What were Stark's plans for the armor after his death? He already turned his plant over to Pepper. Did he plan on turnign the silver suit over to Rhodey? Is that why the suit worked for him in the first place - it was meant to be his? Is that why it had its own arc reactor instead of running off of the one in Stark's chest like the others?

Friday, May 07, 2010

Lessons Learned from the Times Square Bombing (Attempt)

A few days ago I debunked some lessons learned on the attempted bombing in Times Square. This entry has some real lessons learned.

1) The attack was a failure on multiple levels. Not only did the bomb fail to go off, it also failed to produce any terror. By some accounts, Faisal Shahzad was motivated by anger over drone attacks on Pakistan. This came and went in the news cycle, overshadowed by speculation that losing his house was what really motivated Shahzad.

2) America is not as safe as we think. We all subscribe to a Fortress America syndrome. We are so far removed from most conflicts that we are shocked when violence touches our shores. The only significant military attack on the US mainland was during the War of 1812 when the British sacked and burned our capitol. The few attacks since then shocked the nation. That includes Poncho Villa and Pearl Harbor. During the Obama administration we have had two failed bombings (Times Square and the Underwear bomber) and two shootings (a recruiting station and Fort Hood). Since September 11, terrorist attacks on the US have either been stopped, failed, or did not rise above the background noise of everyday violence. Eventually the attackers will manage to pull off terrorist attacks on a large scale.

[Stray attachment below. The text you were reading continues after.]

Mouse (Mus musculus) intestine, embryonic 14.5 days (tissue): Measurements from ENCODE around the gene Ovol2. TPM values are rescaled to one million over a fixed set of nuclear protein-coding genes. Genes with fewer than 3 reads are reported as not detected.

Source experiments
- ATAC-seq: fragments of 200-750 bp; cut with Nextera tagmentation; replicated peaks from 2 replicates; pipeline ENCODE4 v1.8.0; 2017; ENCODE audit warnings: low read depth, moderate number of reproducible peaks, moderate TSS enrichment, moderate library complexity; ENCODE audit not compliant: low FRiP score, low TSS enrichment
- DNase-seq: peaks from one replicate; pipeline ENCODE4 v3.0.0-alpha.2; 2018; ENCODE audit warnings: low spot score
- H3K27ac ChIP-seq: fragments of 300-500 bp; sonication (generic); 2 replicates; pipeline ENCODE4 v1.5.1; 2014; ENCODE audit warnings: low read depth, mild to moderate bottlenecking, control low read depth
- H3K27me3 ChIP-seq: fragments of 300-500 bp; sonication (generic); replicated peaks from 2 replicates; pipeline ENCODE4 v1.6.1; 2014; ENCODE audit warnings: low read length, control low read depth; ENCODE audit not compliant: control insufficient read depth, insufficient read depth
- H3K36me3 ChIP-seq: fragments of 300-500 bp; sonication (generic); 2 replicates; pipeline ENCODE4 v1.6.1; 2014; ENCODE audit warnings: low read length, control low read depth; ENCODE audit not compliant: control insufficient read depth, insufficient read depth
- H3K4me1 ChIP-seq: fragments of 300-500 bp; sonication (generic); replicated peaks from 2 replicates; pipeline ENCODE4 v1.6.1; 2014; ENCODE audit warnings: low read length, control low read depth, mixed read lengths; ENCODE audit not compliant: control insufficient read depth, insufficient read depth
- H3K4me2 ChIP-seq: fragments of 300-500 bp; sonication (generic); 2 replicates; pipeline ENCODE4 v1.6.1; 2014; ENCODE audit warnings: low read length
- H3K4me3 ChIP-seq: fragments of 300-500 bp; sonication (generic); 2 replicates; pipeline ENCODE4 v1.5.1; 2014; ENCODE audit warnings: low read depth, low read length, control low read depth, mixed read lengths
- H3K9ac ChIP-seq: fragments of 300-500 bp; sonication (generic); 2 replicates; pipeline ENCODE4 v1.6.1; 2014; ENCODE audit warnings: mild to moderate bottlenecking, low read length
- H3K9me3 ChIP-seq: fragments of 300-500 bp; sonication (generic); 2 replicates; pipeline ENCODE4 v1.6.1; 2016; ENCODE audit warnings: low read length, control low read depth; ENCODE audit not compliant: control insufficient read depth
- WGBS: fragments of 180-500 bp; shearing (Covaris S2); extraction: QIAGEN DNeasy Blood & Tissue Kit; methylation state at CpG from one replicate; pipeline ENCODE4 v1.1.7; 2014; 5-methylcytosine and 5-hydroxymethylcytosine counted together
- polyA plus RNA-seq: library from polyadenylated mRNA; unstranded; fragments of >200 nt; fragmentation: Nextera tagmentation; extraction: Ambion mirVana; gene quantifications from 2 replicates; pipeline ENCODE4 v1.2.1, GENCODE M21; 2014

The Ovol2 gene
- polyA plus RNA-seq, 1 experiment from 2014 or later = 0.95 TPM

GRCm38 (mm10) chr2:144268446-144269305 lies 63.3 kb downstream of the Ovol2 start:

3) The left hates the right more than it fears Islamic militants. Between the discovery of the failed bomb and the arrest, the main reaction from the left was to blame the right. Mayor Bloomberg was sure that the bomb was planted by a health care protester. On MSNBC, Contessa Brewer said what I am sure many believe: